* Is NAC-as-a-service a viable business?

The recent purchase of Mirage Networks by service provider Trustwave raises questions about whether NAC-as-a-service is a viable business.

Gartner analyst Lawrence Orans says in a blog that his firm doesn’t see much demand among its clients for NAC managed services.

451 Group analyst Yulitza Peraza says in a blog about startups with funding challenges that the sale indicates that NAC as a technology isn’t really a market.

Orans leaves open the possibility that NAC managed services will be attractive to some businesses, perhaps small to midsized businesses that lack the technical expertise to deploy new technologies or that just like to have a reliable monthly bill rather than the unknown costs of in-house management. But Gartner’s customers aren’t asking about it.

Peraza mentions the $40 million or so Mirage raised in venture capital over eight years vs. what the company was sold for. She estimates that Trustwave paid just $10 million, but the companies involved aren’t saying, so it’s unclear how accurate the estimate is. “The network access control vendor raised some $40 [million] before discovering that NAC wasn’t really a market after all,” she says.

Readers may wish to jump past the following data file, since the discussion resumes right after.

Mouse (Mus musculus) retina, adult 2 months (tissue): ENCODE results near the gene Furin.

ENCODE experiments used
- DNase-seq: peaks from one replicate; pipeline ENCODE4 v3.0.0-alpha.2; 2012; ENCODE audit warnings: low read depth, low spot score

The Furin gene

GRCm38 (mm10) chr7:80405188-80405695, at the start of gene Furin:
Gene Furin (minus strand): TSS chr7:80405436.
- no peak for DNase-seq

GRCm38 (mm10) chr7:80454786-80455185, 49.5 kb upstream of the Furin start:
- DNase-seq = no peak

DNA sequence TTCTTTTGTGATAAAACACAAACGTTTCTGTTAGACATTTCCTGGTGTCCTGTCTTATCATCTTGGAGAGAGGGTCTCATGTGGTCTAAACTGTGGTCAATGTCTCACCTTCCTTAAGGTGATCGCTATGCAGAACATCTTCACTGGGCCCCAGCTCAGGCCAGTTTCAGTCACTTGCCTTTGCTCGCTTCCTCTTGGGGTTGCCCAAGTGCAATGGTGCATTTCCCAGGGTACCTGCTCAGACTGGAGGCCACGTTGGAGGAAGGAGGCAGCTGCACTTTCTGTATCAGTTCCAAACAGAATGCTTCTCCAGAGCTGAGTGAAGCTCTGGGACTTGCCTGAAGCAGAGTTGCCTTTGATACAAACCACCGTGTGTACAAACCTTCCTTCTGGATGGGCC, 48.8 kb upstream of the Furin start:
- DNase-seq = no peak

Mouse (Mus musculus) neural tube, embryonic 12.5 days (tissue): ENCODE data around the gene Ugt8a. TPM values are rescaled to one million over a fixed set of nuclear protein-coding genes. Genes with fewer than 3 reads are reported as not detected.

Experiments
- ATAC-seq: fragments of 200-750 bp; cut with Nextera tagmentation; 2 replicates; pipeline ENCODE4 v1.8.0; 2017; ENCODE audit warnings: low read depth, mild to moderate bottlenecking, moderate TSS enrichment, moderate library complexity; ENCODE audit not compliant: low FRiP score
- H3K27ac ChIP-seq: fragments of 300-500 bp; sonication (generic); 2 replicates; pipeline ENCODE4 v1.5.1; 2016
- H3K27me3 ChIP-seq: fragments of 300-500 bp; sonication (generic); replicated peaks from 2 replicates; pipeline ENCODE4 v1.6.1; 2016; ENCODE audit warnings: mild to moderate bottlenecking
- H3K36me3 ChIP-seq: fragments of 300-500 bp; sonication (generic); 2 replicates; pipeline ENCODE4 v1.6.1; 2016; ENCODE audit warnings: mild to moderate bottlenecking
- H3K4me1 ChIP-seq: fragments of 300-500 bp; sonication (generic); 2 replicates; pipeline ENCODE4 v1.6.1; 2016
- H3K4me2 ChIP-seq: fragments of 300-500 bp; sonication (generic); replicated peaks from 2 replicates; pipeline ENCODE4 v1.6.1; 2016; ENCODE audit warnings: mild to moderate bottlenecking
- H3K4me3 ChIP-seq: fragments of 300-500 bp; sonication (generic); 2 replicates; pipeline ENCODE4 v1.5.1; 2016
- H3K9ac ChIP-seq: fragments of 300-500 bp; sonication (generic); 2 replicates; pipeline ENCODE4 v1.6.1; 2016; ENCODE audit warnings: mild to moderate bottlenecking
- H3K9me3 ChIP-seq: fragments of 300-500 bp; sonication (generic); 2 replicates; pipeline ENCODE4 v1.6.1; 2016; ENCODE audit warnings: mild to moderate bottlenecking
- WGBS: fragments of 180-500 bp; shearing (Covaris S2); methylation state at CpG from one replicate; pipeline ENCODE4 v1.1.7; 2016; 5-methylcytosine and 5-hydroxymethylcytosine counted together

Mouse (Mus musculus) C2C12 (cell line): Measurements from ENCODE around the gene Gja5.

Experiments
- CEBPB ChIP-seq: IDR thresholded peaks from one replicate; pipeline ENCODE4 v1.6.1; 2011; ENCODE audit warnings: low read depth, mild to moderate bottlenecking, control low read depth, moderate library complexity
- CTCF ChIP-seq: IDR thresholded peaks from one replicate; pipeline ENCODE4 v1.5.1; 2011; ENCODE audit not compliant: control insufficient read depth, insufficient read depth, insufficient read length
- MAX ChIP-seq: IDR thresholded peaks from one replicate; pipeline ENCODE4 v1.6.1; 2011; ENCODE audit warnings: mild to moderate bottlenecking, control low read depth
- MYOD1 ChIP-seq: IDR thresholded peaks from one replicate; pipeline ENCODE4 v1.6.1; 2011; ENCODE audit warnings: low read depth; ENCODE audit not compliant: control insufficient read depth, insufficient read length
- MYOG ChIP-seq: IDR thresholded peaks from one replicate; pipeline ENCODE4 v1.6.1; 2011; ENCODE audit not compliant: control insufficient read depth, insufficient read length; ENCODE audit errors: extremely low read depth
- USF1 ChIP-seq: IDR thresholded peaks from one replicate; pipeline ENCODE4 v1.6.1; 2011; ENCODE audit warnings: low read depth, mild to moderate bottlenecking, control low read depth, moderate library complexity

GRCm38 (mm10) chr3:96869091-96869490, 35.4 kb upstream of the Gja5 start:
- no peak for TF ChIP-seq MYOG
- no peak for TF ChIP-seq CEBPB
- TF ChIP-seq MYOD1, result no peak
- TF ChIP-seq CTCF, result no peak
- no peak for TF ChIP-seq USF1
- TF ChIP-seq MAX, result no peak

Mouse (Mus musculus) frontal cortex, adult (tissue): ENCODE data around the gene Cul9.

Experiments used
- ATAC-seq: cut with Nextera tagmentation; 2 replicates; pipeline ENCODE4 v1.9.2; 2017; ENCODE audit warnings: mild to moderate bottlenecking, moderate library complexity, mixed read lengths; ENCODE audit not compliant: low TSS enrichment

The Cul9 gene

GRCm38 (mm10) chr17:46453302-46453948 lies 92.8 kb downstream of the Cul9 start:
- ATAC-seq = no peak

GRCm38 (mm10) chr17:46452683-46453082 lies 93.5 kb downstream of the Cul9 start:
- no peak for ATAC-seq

If that’s what they discovered, they’re not saying so. As part of Trustwave, they're trying to make a go of NAC as appliances and services.

It’s pretty clear NAC is a market, with Infonetics projecting continued though slowing growth through 2011 when it says sales of NAC appliances will reach $534 million.

What is less clear is the form NAC will ultimately take. It is becoming blended within other hardware platforms so it will become harder and harder to isolate how many businesses are using it.

Whether in appliances, network infrastructure or services, though, NAC has made its foothold. Shrinking of the number of NAC vendors doesn’t indicate that the technology is dead.

Copyright © 2009 IDG Communications, Inc.

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